Practices in Project Management: The St. Dismas Medical Center

4115 Words Sep 5th, 2014 17 Pages
Practices in Project Management
MSPM 6102
April 25, 2014
Abstract
The St. Dismas Medical Center (SDMC) Assisted Living Facility (ALF) Project was authorized to create a new service line to counteract a decline of inpatient activity. The project objectives are to build 100 light- and heavy-assist units in a standalone residential facility with a sheltered connection to SDMC by late-July 2001 and within an $11 million budget.
The particular deliverables, constraints, assumptions, exclusions, and work breakdown structure are outlined in the Project Scope Statement. Brainstorming and scenario analysis will be used in the risk strategy, while cost-benefit analysis will be the primary tool in project quality management. A
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Assumptions and Constraints
The following is assumed:
Project funds will be released in a timely manner.
Project team members and resources will be available as needed.
Contractors will have the skills and experience needed to complete the project.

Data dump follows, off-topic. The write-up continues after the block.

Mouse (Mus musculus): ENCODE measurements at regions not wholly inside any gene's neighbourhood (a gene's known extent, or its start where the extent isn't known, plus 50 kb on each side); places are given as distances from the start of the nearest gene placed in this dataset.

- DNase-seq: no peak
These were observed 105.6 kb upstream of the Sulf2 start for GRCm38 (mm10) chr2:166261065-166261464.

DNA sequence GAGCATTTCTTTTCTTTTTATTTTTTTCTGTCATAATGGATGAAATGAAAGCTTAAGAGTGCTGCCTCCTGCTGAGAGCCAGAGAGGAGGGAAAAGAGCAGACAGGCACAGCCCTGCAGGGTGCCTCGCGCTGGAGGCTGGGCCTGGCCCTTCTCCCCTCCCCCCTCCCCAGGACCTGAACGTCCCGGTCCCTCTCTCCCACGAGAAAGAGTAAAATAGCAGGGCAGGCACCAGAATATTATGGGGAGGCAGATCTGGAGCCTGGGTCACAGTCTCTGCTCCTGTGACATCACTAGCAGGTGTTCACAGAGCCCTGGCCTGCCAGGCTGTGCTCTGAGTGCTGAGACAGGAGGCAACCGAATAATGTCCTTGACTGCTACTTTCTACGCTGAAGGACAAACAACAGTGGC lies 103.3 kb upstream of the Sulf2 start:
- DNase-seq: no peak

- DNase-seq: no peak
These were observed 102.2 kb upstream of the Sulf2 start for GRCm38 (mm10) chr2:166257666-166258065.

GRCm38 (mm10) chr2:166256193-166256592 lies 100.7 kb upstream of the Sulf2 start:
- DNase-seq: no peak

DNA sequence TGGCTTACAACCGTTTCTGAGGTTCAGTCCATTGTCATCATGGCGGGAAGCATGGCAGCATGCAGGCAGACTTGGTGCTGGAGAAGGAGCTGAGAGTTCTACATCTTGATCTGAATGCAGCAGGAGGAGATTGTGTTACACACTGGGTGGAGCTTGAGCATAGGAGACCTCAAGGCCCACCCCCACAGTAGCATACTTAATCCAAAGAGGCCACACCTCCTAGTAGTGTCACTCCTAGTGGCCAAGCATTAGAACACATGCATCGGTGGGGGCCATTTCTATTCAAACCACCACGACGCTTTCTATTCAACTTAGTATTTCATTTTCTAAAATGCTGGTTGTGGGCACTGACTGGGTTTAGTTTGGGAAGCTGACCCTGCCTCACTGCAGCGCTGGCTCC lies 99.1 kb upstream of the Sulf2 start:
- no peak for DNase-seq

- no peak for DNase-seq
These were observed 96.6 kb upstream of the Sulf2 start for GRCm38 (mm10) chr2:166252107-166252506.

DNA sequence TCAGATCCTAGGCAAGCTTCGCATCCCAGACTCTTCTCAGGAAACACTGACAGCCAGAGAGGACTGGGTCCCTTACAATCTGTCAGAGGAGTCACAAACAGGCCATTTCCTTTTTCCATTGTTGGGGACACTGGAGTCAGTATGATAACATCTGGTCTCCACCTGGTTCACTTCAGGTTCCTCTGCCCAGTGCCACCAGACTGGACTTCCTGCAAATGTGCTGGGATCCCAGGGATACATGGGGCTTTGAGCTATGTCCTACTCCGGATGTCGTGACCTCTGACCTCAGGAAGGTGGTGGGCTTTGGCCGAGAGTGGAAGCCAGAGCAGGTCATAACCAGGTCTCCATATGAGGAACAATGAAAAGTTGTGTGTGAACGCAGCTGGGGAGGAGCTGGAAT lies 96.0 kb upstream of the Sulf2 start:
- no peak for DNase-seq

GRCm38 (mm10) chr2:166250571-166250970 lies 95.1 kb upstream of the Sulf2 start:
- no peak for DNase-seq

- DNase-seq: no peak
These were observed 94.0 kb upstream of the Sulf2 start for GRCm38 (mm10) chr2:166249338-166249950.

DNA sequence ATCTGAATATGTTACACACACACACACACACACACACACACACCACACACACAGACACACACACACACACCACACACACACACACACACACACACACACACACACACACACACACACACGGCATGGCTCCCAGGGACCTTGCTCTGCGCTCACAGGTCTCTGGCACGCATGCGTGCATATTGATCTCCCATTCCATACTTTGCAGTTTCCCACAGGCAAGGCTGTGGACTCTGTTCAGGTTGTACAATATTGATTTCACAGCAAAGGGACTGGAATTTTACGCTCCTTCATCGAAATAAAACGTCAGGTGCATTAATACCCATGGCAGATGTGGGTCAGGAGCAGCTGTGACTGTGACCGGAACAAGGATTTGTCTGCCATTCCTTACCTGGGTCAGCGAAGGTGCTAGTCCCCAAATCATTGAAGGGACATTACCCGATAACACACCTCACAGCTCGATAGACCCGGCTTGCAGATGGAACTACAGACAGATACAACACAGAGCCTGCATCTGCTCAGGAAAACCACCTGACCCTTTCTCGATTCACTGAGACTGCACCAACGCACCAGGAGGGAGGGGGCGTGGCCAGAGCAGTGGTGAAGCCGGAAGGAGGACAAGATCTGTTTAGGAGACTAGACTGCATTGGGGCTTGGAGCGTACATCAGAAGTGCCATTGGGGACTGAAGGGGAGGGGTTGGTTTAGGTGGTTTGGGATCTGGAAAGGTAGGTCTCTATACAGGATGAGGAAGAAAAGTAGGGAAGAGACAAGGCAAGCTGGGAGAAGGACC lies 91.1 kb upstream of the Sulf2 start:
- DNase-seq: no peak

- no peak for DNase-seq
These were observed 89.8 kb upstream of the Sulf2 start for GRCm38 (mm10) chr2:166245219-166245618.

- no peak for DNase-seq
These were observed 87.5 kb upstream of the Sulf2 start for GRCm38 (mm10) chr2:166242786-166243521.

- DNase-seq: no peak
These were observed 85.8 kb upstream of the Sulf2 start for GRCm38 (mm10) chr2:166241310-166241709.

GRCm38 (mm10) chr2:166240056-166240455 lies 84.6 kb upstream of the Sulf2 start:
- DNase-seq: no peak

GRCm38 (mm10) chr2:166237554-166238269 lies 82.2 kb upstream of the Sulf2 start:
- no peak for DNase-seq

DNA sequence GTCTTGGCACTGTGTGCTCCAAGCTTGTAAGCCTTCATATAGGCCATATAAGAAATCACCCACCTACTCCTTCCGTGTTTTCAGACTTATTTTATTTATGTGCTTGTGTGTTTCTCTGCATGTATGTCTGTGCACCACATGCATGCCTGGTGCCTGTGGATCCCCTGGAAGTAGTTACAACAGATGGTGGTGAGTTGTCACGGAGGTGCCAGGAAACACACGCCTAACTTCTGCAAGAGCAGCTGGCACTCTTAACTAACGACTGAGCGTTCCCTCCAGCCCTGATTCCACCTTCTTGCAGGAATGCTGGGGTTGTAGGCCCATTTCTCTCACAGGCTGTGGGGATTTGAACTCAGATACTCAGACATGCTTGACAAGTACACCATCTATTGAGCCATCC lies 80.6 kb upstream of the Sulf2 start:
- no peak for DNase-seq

The constraints are as follows:
The construction cannot begin until after the November 1999 city elections.
The facility needs to open by late July 2001.
Operational and administrative policies, procedures, and systems need to be created and regulations and standards need identification.
High-Level Risks As with all projects, there is a risk of running over budget, over schedule, and/or falling short on scope. There are several high-level risks for the ALF project. One particular area of concern was the short seven-month time period for the complex construction project, but that has been extended about another year. Further, the organizational complexity is high with the number of people involved across many functions and the decision-making body being the Board of Trustees. This complexity may lead to delays in decision-making.
The project is also much larger than SDMC has handled in the past with only one team member having construction experience. The operational and administrative regulations and standards for construction and healthcare industries will be complex and have not yet been identified. Construction projects have a strong potential to impact